Writings of Abd al-Hazir: Entry no. 0004

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The Writings of Abd al-Hazir are well known in the civilised parts of Sanctuary. They seem to both be named works as well as a collection of entries, such as a diary.

The Writings of Abd al-Hazir is thereby probably both the name of a book as well as literally being a collection of his writing.


Encounter with Burrowing Death, Part I[edit]

As I was preparing to set pen to paper to begin recording my thoughts at the beginning of my epic undertaking to gather the world's knowledge together in one tome, the hand of providence tapped me on the shoulder. The news that a rogue burrower had killed a citizen just outside the city gave me the wonderful opportunity to see firsthand one of the more disturbing creatures we share this world with – the savage dune thresher.


Long ago driven away from settled locales to the deep desert wastes of the Borderlands, the dune thresher is rarely seen by city dwellers. Every so often, however, whether due to injury or old age, one of these unholy beasts ventures to the edge of civilization to feast on the frail human animal. When this happens, a professional like Franklin Burroughs, the famed guide and hunter, is called in to put an end to the threat.


Fortunately, Burroughs and I, both being men of travel and adventure, have naturally crossed paths before (frequent readers of my works will no doubt remember this grizzled, rough-hewn boulder of a man from my classic, Xiansai Chronicles). Thus, I contacted him so that I was able to take part in his quest to rid us of the burrowing nightmare. He acted reluctant at first, but I could tell he was happy to have me along.


I met up with him at dusk upon the sandy rocks that ringed the Tardein wastes. As I approached, Burroughs was kneeling on the black rocks, inspecting something. I looked at the indistinguishable matter he'd been staring so intently at, but I could not identify it. He held up his hand, motioning for me to step lightly. When I asked him what the problem was, he pointed to the focus of his attention and asked if I wanted to end up like that poor fool. I laughed, thinking he was playing one of his jokes on me yet again. Everyone knew that the dune threshers attacked from under the sand, and that we were safe upon the rocks!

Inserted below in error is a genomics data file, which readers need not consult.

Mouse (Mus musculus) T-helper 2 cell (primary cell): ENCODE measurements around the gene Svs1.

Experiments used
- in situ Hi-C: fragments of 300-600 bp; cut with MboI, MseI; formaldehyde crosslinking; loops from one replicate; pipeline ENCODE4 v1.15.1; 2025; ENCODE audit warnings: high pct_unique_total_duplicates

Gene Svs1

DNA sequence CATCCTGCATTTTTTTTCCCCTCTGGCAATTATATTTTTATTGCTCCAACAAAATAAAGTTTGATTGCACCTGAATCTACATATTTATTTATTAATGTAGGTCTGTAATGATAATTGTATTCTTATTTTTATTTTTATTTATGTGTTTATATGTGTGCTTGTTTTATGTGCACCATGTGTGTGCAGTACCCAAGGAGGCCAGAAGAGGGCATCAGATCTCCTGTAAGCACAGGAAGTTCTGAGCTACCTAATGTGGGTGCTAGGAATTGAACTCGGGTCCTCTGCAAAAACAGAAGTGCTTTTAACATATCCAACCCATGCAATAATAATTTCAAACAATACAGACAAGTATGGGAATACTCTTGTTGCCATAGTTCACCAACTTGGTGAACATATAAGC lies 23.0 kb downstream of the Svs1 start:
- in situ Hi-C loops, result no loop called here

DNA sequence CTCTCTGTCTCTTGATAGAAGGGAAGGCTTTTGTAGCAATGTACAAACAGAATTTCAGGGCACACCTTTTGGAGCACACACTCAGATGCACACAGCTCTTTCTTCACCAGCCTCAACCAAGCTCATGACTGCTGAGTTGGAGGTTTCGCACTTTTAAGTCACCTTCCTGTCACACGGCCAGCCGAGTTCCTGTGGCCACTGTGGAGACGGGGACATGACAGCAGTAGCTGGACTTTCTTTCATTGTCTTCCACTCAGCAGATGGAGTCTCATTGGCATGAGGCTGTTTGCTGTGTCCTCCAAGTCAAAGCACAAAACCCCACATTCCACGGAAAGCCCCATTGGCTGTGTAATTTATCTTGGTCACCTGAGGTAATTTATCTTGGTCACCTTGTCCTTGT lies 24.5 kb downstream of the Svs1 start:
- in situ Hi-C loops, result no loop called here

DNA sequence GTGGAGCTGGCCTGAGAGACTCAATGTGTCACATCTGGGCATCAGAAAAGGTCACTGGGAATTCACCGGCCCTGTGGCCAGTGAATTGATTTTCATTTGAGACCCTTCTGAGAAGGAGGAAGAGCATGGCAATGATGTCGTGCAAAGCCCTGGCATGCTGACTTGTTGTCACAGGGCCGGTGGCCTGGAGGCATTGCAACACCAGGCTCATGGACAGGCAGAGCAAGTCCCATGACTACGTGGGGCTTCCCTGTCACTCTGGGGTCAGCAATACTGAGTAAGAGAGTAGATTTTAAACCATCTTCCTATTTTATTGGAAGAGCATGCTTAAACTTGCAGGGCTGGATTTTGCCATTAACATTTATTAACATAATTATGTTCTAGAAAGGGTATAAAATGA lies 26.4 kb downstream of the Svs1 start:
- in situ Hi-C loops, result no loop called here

"Tell that to him," he said.


I looked again, and what I saw turned my stomach. The rocks betrayed the desperation with which the victim had clung to them. Left upon their bloodstained surfaces were strips of skin that had been torn from his hands and fingers.


"They'll jump right up onto these rocks and drag you down. An experienced hunter could survive an attack, but someone like you will be lunch if you keep stomping around here, making all that noise." He chuckled to himself as he made his way up to his heavily loaded wagon.


I quickly (and quietly) moved back from the edge of the rocks. And then I heard the screeching. Burroughs had retrieved a large object, a cage of some kind, covered with a black tarp. This cage was the source of the hellish emanations. Thick ropes hung down from somewhere deep beneath its dark shroud. "That's not far enough," he said. As if to prove his point, he shook the cage he was holding. Ever viler screams shot forth, cutting through my head like cold, sharp blades. But they were nothing to the sound I heard next – the deathly churning of sand that heralded the arrival of the thresher.


"Their sound riles a thresher up something fierce. Better get them into the sand before we have company up here." With that, he tore the cover off the cage. The shock of seeing what was contained within overwhelmed me immediately. Everything seemed to wash together in a kind of bland, sickening grayness, and my knees buckled.



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